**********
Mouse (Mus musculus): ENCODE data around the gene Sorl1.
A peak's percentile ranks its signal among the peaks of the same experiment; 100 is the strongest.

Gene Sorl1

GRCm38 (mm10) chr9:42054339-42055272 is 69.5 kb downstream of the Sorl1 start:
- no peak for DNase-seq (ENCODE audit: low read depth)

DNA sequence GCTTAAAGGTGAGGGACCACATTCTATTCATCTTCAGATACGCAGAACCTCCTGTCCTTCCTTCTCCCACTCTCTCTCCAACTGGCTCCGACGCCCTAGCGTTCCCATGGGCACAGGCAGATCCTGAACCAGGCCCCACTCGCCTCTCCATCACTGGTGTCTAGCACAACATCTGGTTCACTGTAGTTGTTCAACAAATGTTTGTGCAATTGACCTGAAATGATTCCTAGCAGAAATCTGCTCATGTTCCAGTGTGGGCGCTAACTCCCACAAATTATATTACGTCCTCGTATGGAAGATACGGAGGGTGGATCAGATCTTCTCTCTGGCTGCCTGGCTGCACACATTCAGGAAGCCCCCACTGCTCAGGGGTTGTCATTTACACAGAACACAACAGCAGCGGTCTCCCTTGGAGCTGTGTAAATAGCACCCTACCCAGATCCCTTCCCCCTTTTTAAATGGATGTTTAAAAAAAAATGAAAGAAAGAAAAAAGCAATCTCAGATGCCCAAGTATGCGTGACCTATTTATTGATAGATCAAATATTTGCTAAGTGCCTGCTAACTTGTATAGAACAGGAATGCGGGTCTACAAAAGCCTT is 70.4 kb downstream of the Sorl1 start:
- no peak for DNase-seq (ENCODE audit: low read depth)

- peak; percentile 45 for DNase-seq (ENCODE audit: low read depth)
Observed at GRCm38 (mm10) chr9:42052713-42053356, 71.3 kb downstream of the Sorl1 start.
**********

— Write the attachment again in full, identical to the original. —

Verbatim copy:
Mouse (Mus musculus): ENCODE data around the gene Sorl1.
A peak's percentile ranks its signal among the peaks of the same experiment; 100 is the strongest.

Gene Sorl1

GRCm38 (mm10) chr9:42054339-42055272 is 69.5 kb downstream of the Sorl1 start:
- no peak for DNase-seq (ENCODE audit: low read depth)

DNA sequence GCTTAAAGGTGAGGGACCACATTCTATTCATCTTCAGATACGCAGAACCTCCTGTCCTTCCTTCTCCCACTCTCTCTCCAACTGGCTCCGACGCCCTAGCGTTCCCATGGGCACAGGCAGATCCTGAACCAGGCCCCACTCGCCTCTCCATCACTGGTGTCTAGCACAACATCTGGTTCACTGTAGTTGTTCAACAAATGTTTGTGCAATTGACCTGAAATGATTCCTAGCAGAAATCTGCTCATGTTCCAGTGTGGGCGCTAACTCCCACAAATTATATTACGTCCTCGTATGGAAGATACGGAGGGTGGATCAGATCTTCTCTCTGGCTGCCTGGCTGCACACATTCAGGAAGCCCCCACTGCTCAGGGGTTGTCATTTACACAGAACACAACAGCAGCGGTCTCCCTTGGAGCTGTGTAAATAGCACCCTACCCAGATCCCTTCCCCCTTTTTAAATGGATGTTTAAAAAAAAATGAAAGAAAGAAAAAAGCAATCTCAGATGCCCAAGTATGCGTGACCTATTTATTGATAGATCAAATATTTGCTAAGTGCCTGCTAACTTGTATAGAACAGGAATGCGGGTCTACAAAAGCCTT is 70.4 kb downstream of the Sorl1 start:
- no peak for DNase-seq (ENCODE audit: low read depth)

- peak; percentile 45 for DNase-seq (ENCODE audit: low read depth)
Observed at GRCm38 (mm10) chr9:42052713-42053356, 71.3 kb downstream of the Sorl1 start.